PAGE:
Why am I writing a post about a game that came out 8 years ago? It's been written about before, and you can read reviews on how to play Hanabi in many other places on the interwebs. Well, for one, because it's a great cooperative game as listed on my Best Cooperative Games List.
The other reason I'm writing about it is because in addition to it being a classic game, and a top notch, it's one of the best cooperative card games, I also believe this is a game about people and communication more than anything else. For me, Hanabi is more of an educational game and something I would classify as "work" more than play. While most of the games I play are strictly for fun, Hanabi is not a game I would play for fun.
Hanabi is a game I would play if I wanted to work on my communication style, or on being in tune with others. Or if I wanted to hone in on my non-verbal communication skills.
Now could be a good time to chat about the mechanics and how to play. Basically, you and up to to 4 other players are going to be pyrotechnicians and put on a great fireworks show that could go amiss. The "fireworks" or cards have to be put in color and number order from 1-5. Each player gets 4 or 5 cards, depending on the total number of players, and players do not get to see their own cards. Players hold their cards facing out, so that each player can see everyone else's cards, but not their own.
From here, player's can give information, play a card, or discard a card. Every time a player gives information they use a time token; discarding a card gets a token back. In this way, there is an added constraint to deal with, other than the fact that if you make a mistake, you get that much closer to an awful fireworks show.
In terms of the information you may give, you can give a player color information OR number information. You can point and say, "this card is green and this card is green." Or you can point and say "this card is a 2 and this card is a 2." You cannot point to a card and say "this is a green 2."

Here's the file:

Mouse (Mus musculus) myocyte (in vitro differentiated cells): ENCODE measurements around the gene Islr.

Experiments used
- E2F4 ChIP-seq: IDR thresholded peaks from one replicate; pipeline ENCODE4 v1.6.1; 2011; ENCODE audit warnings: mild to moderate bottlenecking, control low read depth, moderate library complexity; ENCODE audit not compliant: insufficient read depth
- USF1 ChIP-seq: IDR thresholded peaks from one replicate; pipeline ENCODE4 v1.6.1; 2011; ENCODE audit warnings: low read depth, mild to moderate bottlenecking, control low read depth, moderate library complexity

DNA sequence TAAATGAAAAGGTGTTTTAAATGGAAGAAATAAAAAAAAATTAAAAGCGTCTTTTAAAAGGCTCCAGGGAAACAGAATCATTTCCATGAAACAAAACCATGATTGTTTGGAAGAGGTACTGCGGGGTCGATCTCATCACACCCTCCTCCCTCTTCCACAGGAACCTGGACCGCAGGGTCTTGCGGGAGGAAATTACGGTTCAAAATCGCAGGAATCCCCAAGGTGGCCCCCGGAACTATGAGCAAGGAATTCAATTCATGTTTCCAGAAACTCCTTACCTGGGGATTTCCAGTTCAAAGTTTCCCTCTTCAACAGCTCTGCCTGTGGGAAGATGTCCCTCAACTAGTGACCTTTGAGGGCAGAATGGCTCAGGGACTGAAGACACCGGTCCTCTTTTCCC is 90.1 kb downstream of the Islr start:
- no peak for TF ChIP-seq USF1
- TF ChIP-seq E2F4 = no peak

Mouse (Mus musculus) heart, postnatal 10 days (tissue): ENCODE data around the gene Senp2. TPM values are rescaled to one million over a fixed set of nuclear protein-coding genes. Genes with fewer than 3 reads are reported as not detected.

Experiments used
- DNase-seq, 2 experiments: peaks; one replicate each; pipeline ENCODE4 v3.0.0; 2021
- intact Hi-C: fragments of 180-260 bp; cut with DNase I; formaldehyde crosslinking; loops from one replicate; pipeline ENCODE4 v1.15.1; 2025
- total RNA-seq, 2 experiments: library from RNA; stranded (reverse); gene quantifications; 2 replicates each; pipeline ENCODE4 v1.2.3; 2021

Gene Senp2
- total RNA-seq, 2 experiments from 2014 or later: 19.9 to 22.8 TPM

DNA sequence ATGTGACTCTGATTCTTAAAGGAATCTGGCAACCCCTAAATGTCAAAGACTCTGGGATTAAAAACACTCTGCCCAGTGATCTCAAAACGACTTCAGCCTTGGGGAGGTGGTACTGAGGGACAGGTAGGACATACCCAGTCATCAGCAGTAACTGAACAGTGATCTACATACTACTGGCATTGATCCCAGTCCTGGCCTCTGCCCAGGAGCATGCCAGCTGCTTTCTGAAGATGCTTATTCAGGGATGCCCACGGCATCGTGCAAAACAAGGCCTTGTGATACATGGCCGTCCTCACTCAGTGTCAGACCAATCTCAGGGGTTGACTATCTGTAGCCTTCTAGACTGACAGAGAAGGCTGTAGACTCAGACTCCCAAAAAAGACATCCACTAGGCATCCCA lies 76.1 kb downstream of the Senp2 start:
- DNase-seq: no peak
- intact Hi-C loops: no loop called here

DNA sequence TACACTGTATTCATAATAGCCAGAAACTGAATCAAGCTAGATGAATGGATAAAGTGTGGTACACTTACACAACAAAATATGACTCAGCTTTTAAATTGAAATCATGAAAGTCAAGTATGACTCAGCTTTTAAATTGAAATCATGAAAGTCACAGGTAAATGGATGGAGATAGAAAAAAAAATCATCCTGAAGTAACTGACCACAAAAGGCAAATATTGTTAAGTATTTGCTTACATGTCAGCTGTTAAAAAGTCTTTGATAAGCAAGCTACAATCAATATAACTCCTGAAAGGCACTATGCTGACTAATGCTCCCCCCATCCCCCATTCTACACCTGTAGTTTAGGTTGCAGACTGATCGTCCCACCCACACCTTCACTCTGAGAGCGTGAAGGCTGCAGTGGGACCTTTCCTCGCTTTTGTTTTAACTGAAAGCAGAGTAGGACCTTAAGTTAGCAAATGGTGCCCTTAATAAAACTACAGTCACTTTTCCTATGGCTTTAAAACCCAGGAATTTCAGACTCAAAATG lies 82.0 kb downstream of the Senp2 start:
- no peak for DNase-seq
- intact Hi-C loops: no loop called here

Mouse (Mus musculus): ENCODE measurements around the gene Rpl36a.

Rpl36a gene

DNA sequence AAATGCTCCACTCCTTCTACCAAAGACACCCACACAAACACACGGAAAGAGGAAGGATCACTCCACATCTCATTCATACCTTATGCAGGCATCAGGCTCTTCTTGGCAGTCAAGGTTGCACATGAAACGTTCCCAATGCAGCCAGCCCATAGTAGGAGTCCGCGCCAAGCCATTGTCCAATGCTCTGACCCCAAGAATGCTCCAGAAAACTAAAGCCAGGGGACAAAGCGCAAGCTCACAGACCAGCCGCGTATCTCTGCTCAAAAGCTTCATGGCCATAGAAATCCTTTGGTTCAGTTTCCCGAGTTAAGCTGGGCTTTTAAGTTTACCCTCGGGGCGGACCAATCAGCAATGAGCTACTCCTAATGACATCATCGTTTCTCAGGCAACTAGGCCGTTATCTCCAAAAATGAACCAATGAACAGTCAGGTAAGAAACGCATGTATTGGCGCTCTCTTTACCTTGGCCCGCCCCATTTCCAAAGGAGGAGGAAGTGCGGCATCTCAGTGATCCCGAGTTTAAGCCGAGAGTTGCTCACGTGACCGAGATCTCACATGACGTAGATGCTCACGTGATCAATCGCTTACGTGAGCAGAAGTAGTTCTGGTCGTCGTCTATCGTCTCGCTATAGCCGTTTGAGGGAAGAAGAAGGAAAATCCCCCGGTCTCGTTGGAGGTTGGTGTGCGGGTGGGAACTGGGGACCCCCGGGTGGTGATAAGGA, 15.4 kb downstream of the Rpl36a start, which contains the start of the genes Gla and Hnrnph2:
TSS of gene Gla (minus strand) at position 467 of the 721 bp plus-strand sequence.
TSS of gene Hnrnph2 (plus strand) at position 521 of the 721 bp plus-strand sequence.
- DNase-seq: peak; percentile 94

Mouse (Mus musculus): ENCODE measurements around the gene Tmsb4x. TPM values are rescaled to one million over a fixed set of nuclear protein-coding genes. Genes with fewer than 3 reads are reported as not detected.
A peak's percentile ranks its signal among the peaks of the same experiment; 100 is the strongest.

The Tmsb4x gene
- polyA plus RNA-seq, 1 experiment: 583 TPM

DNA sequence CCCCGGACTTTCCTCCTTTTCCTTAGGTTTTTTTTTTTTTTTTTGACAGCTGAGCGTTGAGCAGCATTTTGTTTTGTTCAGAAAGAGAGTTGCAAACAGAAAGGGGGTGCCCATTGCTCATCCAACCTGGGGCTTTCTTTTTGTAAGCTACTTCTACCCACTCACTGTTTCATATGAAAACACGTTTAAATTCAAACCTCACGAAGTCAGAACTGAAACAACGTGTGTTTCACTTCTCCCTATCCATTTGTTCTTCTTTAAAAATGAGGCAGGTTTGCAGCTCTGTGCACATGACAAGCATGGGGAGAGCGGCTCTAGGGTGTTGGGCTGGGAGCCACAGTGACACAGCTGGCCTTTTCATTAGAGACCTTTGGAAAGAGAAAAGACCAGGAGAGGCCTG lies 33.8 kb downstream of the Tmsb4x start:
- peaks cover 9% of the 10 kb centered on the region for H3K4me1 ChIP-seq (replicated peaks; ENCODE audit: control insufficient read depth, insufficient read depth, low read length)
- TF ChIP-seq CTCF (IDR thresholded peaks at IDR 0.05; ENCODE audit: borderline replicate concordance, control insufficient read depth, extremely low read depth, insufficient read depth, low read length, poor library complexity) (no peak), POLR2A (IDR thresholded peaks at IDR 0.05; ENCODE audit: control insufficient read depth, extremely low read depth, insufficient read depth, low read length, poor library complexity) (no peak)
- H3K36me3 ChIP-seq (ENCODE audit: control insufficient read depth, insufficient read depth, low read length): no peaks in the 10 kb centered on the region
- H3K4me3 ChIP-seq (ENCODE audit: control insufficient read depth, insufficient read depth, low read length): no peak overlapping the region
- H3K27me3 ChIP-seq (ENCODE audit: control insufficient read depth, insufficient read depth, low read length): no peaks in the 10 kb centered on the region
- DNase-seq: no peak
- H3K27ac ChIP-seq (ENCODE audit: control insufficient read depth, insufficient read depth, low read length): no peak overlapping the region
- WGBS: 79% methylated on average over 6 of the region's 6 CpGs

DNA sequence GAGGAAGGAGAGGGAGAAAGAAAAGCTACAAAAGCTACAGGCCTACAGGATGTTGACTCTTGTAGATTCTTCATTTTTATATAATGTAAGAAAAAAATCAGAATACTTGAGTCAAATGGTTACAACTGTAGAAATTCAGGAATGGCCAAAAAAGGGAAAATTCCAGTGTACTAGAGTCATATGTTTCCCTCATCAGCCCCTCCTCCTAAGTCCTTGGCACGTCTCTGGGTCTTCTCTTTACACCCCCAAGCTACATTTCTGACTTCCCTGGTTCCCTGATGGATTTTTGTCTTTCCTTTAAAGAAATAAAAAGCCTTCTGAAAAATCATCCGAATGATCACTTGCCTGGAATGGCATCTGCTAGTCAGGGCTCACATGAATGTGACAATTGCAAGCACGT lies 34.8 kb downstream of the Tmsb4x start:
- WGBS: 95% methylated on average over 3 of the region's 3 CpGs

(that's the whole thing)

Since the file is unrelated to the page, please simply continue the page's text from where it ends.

This is where the game gets really tricky. Not only are you trying to remember what you have in your hand and where it is (and remember, if you play a card, you pick up a new card), you are also assessing other player's cards and needing to provide helpful clues in the correct order, under certain constraints.
When playing this game, you may notice that you communicate really well with someone you already know, or you many observe how much miscommunication there is, and how one thing means something entirely different to someone else, or that something obvious to one person went completely over another player's head. Shocking!
Like I said, if you want to see how good you are at non-verbal communication and where you stand, or take a hard look at the difficulties in communication generally, play Hanabi.
There are also techniques that advanced players utilize and may discuss ahead of time. Certain 'rules' so to speak about what a certain clue may mean. High-level play so to speak. You can bring your Hanabi game to the next level, or you can play for the first time and see how much people miscommunicate in every day life.
For a full set of rules, see this pdf.